Real Food Treats for Halloween (and where to find ethically sourced candy)

real food treats for halloween

Leaves have turned from green to gold.  Snow has fallen.  Halloween, always a favorite in this home, lurks right around the bend. And while my husband, our little boy and I are dutifully planning homemade costumes, carefully gathering materials for ghoulish crafts and decorations for the home, the though of how to celebrate the festivity of Halloween without (too much) emphasis on sugary treats and purchased plastic decor.  That’s not to say we don’t celebrate Halloween with treats and through trick-or-treating.  I’m never one to take a draconian approach to food; rather, I emphasize homemade, real food treats where I can.

Halloween, like most festive, seasonal celebrations, is about principle without denial, and providing a joyful holiday for my little boy and his friends.  So here’s my favorite ethically sourced candies (and where to get them) as well as some real food treats for Halloween you can make with your children at home.

nongmocandy

Ethically Sourced Candy for Your Trick-or-Treaters

We trick-or-treat.  And, living in the center of town, I always make sure to have plenty of treats in a big basket for the goblins, witches and little ghouls that venture past my gate to my doorstep.  Like many of you, I take issue with not only the abundance of these treats, but also how their ingredients are sourced, and both how and where the candies are made.  A little sweet never hurt anyone, but I choose to purchase good quality, non-GMO, organic and fair-trade candies.  We give these away, one or two pieces each, to the children who come knocking on our door Halloween night.  I’ve also been known to leave a big basket of apples on my porch on Halloween, too.  (And, no, they didn’t end up being thrown at our house or our car.)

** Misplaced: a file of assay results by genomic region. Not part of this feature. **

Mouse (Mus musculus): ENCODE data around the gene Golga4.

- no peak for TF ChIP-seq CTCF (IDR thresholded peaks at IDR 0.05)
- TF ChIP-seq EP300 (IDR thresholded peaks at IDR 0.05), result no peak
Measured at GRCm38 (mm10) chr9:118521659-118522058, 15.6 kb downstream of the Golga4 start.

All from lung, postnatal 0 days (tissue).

This year, I purchased Bug Bites (little bits of fair-trade, non-gmo chocolate) as well as Go Naturally organic blood orange and cherry hard candies.  I also picked up some American-made, brain-shaped strawberry lollipops (my little boy will go nuts for them!).  We ordered our candy in bulk online here.

We also plan to donate candy to this project so children who do not have the means we have can still enjoy some better choices this Halloween.

Honey Caramel Apples

Honey Caramel Apples

I celebrate the seasons from my kitchen, taking in the bounty that each season offers up, and transforming it into something distinct and memorable for my little boy. October brings apples, in abundance.  We eat them with breakfast, with lunch, as a snack, tucked into savory and sweet dishes.  One of my favorite ways to turn the abundance of apples into something special is to make Spooky Honey Caramel Apples.  We save these Honey Caramel Apples for ourselves, and for our close friends as few people will accept prepared food from a stranger on Halloween night.